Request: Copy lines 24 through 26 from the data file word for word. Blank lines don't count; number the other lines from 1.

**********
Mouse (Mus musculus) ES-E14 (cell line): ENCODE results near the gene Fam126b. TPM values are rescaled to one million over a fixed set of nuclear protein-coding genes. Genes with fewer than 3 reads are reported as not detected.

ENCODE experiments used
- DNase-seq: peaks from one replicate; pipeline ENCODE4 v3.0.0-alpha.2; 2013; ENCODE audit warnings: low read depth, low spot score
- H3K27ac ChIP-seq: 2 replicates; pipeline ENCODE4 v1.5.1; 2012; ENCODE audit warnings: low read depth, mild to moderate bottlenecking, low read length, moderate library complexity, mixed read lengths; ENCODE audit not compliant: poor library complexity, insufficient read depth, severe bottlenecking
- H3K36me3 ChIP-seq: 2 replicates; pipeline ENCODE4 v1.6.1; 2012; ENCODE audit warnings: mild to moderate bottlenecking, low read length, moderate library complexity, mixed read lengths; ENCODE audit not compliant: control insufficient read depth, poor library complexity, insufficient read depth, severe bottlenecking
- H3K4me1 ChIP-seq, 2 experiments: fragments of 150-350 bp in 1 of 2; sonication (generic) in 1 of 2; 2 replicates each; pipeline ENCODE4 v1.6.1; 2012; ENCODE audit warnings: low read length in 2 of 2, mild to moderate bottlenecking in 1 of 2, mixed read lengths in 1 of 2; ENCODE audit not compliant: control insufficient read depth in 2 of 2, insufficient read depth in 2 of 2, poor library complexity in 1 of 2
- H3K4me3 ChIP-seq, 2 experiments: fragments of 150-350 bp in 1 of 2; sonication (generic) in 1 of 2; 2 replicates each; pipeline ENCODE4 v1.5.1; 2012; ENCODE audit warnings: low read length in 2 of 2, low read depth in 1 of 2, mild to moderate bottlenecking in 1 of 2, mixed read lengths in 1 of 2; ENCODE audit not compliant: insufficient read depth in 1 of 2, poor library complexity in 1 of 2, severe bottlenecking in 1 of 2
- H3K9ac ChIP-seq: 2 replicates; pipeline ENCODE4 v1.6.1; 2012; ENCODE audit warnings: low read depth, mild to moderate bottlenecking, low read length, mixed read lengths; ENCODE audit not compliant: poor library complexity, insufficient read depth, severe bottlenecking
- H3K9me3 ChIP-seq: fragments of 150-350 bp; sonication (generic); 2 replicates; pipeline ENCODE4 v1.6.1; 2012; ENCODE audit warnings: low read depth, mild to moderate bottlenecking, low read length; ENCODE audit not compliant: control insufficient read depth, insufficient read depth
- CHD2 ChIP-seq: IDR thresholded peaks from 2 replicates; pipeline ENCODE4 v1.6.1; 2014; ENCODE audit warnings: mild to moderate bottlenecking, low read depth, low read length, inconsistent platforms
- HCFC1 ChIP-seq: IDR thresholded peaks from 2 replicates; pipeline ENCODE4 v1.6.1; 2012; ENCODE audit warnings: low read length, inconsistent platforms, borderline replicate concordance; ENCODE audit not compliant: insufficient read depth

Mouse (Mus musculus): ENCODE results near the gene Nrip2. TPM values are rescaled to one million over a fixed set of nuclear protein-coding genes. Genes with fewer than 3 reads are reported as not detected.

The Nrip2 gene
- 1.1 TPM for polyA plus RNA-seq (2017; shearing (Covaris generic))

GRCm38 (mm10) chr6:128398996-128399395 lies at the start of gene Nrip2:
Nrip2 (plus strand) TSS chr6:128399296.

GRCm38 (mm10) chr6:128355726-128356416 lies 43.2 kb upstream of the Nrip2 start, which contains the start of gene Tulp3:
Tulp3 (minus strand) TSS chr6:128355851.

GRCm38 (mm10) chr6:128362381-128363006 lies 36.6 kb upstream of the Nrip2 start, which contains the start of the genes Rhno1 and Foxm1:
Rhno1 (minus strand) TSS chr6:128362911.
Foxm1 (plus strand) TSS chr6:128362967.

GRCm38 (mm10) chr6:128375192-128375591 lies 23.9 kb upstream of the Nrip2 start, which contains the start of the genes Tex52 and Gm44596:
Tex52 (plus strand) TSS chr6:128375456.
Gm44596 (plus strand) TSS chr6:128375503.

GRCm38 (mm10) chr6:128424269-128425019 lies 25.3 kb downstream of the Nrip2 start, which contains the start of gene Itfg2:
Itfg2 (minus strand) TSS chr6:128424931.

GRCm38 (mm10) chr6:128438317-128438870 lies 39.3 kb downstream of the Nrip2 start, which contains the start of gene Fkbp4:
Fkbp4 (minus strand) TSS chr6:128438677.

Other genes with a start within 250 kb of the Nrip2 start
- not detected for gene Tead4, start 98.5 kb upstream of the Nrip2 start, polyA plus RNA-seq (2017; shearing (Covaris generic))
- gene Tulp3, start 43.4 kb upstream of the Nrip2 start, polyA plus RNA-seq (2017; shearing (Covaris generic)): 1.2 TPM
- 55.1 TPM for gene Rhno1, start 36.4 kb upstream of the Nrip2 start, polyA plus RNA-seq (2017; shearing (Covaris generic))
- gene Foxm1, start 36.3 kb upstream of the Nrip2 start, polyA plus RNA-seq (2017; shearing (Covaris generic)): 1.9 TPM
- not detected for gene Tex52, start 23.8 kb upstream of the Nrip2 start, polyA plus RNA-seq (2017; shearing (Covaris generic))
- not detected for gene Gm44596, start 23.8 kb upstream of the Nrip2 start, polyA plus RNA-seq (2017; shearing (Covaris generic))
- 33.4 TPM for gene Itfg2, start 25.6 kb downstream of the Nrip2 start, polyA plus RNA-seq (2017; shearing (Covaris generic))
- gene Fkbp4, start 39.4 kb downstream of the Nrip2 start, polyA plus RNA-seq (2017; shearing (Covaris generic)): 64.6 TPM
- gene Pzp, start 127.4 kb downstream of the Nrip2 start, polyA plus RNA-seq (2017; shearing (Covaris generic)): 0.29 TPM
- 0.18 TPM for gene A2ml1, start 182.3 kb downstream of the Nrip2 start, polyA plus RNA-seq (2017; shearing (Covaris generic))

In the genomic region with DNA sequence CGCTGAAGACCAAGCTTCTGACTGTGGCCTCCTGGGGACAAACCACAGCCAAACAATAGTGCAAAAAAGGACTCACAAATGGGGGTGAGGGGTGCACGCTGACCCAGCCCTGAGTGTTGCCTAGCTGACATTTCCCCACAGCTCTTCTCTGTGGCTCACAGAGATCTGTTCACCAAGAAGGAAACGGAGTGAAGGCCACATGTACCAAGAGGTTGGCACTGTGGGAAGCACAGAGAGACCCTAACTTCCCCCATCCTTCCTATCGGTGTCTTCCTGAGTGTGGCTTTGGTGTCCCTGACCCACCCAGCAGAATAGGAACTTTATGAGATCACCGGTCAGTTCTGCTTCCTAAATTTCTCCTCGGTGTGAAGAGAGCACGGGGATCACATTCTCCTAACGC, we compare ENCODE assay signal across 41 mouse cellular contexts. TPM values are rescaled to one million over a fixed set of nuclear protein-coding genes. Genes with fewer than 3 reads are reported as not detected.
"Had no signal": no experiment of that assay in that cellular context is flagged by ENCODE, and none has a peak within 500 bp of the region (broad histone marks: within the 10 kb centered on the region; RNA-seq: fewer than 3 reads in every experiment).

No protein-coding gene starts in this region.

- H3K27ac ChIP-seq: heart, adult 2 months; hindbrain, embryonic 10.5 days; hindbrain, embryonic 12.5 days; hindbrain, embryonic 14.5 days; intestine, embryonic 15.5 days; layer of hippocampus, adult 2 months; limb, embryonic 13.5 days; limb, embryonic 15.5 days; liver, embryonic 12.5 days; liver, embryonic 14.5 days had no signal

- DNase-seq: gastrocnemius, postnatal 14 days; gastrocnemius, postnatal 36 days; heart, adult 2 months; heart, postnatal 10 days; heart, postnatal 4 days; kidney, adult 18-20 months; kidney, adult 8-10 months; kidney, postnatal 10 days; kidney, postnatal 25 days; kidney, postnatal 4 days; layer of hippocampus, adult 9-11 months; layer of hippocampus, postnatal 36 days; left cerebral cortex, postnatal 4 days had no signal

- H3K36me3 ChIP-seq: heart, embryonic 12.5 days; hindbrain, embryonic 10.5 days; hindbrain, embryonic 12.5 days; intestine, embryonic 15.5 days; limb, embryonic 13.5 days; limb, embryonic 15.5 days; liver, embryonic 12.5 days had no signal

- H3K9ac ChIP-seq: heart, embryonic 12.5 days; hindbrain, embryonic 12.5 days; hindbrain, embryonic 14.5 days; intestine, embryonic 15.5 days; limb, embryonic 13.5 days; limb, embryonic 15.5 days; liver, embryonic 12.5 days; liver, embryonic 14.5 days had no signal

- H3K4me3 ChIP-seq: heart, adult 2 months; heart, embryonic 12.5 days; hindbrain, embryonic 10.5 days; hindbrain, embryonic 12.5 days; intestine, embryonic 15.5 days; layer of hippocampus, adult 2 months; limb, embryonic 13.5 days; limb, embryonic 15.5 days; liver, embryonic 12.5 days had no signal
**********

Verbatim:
Gm44596 (plus strand) TSS chr6:128375503.

GRCm38 (mm10) chr6:128424269-128425019 lies 25.3 kb downstream of the Nrip2 start, which contains the start of gene Itfg2:
Itfg2 (minus strand) TSS chr6:128424931.